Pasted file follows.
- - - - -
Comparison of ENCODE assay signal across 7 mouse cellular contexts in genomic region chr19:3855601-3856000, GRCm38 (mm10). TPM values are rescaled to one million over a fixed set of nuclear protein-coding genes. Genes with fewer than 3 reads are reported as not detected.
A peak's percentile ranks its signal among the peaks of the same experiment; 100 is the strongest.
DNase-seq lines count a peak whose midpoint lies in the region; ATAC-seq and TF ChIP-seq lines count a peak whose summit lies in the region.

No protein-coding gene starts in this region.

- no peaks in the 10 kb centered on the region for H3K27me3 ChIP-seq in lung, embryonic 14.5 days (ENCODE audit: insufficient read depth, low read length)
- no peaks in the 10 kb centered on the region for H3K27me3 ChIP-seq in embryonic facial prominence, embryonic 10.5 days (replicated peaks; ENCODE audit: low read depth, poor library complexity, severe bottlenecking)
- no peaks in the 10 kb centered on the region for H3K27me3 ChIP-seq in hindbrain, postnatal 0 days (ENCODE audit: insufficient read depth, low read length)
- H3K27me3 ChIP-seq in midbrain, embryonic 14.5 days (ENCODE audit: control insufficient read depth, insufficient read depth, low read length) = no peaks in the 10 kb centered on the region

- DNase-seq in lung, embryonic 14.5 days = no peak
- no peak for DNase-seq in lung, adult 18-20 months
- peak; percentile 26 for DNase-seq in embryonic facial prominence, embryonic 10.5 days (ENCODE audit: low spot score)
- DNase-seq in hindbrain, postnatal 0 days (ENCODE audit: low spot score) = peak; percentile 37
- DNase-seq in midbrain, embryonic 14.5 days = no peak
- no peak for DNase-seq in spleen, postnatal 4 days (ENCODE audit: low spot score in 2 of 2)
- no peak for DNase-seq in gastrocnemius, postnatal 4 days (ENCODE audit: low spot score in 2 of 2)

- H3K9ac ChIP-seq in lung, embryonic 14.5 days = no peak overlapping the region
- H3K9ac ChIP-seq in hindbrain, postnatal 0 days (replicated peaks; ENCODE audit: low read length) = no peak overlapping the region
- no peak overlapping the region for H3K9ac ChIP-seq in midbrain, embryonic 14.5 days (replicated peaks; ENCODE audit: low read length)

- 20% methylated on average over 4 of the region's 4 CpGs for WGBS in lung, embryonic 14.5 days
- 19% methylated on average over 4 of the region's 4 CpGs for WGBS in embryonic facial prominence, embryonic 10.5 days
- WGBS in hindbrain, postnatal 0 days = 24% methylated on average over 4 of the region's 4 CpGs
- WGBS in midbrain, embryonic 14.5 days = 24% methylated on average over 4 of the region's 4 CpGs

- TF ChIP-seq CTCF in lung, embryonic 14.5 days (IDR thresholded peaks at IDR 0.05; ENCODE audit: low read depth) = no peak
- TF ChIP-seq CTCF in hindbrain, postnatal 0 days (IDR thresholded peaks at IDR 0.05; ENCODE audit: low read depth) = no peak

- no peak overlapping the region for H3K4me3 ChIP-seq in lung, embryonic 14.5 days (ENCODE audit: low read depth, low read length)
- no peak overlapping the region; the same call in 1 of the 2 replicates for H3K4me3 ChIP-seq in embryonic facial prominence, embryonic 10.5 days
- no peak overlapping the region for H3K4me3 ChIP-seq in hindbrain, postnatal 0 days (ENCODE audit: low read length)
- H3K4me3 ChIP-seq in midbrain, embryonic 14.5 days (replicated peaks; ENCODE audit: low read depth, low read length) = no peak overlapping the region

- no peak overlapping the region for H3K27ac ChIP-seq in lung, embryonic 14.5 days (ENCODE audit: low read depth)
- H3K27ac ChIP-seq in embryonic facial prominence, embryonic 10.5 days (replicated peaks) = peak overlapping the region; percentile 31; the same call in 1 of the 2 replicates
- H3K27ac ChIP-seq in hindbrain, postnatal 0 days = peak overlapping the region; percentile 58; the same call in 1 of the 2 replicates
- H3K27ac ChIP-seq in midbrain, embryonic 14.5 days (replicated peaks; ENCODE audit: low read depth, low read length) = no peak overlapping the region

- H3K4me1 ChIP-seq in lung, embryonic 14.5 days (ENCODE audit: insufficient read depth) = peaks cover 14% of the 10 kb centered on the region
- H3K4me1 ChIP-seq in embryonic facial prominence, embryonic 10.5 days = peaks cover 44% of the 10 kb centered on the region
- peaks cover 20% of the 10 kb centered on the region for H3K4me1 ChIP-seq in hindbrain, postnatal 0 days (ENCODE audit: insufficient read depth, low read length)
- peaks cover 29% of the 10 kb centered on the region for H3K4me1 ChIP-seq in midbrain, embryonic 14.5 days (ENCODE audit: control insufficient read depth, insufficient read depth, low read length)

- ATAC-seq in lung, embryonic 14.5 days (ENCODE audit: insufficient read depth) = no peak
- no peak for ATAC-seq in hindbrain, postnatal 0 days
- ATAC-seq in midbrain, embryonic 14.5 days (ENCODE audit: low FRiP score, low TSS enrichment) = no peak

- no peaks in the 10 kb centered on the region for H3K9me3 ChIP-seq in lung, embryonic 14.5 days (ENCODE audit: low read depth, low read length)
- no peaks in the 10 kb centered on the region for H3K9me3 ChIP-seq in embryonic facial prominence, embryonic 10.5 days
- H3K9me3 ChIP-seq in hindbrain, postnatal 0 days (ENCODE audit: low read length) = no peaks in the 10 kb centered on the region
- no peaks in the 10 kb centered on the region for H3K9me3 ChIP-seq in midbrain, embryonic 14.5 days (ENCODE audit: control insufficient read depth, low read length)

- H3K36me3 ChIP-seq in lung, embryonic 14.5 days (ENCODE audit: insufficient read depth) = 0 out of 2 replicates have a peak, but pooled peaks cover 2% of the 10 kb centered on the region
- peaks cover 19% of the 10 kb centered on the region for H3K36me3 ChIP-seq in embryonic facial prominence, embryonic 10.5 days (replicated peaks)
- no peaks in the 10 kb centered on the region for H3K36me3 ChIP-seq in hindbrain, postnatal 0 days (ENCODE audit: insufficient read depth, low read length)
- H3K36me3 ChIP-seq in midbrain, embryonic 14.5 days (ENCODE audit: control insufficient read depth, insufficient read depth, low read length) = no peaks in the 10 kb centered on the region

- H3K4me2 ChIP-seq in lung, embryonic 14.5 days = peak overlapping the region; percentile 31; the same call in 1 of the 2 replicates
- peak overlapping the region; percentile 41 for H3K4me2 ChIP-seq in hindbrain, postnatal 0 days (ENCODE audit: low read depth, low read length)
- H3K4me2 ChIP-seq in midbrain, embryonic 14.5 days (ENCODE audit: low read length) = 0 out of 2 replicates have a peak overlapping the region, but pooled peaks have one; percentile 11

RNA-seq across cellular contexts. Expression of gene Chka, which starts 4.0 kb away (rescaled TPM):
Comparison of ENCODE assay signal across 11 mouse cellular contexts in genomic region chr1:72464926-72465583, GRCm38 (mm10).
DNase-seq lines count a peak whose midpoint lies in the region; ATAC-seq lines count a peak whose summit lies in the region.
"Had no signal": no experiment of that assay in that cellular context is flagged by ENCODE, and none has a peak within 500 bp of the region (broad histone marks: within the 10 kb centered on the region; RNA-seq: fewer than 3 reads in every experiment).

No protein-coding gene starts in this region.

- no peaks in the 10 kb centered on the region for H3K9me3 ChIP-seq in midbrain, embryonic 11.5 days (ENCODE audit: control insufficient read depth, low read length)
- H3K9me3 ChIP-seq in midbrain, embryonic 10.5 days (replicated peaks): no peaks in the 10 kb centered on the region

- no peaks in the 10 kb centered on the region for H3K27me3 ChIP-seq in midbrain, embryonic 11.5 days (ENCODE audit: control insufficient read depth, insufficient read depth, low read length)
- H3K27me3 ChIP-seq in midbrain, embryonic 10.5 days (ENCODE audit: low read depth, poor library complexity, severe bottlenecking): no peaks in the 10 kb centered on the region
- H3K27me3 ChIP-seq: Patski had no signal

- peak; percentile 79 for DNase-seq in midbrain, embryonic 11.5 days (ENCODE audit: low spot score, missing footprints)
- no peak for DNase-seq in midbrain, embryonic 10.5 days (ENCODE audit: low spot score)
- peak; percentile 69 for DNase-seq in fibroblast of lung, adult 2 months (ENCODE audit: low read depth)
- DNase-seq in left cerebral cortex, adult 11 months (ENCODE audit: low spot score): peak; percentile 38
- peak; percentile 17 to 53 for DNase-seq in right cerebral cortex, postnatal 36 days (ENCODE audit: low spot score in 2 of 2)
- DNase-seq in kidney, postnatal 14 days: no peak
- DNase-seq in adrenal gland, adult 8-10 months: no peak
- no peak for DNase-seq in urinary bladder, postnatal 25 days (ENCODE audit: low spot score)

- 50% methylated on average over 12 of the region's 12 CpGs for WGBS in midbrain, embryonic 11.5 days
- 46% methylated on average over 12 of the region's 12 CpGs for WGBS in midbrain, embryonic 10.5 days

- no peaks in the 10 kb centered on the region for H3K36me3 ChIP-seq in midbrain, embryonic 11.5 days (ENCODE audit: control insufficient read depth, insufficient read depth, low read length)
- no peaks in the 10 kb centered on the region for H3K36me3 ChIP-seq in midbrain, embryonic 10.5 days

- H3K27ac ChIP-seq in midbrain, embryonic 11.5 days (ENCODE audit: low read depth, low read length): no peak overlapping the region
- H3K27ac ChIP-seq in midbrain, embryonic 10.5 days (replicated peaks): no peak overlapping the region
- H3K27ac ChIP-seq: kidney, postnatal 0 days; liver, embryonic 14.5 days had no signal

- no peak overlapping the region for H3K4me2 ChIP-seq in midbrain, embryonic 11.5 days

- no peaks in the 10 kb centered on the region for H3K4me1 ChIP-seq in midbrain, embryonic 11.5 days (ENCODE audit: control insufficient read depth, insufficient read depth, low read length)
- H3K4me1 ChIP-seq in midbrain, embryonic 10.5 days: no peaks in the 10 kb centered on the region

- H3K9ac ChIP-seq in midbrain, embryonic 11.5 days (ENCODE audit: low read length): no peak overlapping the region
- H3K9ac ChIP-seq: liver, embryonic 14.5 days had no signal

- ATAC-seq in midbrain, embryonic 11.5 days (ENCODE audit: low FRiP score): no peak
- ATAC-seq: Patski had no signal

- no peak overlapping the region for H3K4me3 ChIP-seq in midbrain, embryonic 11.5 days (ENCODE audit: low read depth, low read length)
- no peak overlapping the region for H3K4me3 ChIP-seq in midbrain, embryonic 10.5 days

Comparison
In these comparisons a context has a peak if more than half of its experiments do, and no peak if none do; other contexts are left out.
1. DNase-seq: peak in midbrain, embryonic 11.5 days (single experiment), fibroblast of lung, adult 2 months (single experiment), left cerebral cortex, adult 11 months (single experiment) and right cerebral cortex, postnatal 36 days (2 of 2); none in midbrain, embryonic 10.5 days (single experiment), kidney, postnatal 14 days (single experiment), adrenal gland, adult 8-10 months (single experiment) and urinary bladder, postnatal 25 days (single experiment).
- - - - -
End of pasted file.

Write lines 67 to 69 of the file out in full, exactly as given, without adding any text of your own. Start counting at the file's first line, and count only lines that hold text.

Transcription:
- DNase-seq in adrenal gland, adult 8-10 months: no peak
- no peak for DNase-seq in urinary bladder, postnatal 25 days (ENCODE audit: low spot score)

- 50% methylated on average over 12 of the region's 12 CpGs for WGBS in midbrain, embryonic 11.5 days